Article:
How We Got to Now

HowWeGottoNowHow We Got to Now: Six Innovations That Made the Modern World
Steven Johnson
Riverhead (September 30, 2014), 289 pages
Kindle Edition  $11.99, Amazon Hardcover  $19.55
eBook borrowed from the Santa Clara County Library System

If you watched the James Burke PBS series Connections in the 1980s the approach in How We Got to Now will be familiar to you. (Interestingly author Steven Johnson says that he was not familiar with Connections until after he completed this book and the accompanying PBS series.)

The thread that runs through this book is what Johnson calls the “hummingbird effect.” This is based on the idea that, as Johnson says, “The symbiosis between flowering plants and insects that led to the production of nectar ultimately created an opportunity for much larger organisms—the hummingbirds—to extract nectar from plants…”

The hummingbird effect, then, is when “an innovation, or cluster of innovations, in one field ends up triggering changes that seem to belong to a different domain altogether.” Johnson focuses on six areas of innovations: glass, cold, sound, sanitation, time, and light.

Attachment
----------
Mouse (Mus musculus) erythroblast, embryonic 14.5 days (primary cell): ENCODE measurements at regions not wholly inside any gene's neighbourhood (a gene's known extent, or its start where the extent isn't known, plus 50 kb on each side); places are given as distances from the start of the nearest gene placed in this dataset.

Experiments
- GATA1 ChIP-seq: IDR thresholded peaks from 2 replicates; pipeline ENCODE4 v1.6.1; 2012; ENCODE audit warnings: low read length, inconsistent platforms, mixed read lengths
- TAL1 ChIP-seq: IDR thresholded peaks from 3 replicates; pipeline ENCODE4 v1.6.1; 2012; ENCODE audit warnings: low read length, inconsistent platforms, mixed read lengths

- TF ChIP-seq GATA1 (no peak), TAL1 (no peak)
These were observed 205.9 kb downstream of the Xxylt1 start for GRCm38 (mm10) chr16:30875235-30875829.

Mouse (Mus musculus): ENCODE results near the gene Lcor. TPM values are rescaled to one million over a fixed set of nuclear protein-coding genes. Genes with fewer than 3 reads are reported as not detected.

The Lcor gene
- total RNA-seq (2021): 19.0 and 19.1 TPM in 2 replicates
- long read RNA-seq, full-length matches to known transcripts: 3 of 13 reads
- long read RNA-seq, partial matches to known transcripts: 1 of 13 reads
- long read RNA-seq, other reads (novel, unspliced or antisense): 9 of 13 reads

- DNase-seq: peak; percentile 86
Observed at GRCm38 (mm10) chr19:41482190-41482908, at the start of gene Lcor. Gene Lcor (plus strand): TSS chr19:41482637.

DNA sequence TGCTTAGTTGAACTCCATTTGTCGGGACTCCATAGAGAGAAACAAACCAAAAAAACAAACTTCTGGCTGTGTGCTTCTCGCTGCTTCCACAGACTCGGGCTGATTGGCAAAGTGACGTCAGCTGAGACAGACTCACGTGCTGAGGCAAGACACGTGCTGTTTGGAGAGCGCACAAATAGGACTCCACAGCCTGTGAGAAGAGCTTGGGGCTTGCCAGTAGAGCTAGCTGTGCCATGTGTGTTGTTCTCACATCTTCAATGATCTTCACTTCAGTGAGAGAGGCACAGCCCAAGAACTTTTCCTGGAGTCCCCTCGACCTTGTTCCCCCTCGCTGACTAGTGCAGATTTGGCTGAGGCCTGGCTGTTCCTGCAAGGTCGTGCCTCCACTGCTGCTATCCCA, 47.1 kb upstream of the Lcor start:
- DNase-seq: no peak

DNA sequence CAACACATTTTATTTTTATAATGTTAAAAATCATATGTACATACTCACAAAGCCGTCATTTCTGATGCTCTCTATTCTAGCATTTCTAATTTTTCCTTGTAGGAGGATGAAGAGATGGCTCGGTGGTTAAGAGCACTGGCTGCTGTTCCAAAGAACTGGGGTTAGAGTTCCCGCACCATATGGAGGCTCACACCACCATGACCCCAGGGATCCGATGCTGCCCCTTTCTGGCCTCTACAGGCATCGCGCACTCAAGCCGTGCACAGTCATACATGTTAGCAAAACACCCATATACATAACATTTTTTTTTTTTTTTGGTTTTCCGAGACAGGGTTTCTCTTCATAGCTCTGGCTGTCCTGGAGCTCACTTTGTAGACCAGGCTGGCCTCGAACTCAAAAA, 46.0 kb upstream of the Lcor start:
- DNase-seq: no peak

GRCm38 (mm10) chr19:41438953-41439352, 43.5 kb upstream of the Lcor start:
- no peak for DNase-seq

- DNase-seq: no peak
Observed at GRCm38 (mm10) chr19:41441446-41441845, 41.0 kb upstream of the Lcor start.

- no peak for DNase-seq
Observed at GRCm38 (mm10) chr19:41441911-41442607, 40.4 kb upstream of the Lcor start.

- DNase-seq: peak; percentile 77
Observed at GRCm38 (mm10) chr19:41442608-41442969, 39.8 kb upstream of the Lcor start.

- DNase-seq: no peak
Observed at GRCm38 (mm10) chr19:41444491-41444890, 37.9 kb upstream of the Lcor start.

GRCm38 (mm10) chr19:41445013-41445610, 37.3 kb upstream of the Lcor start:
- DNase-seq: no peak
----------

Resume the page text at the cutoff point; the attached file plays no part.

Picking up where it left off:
He describes, for example, how Johannes Gutenberg’s printing press led to the development of lenses because many people all of a sudden realized that they were farsighted. Before the printed page a much smaller number of people had the need to sharp close-up vision.

Johnson explains how sperm whales were killed in large part because the material above their brains made great oil for lamps. But with the discovery of petroleum products for lighting in the form of kerosene lamps and the gaslights the massive slaughter ended. Johnson says, “This is one of the stranger twists in the history of extinction: because humans discovered deposits of ancient plants buried deep below the surface of the earth, one of the ocean’s most extraordinary creatures was spared.”

How We Got to Now is a surprisingly quick read, but it’s interesting stuff and engaging reading.

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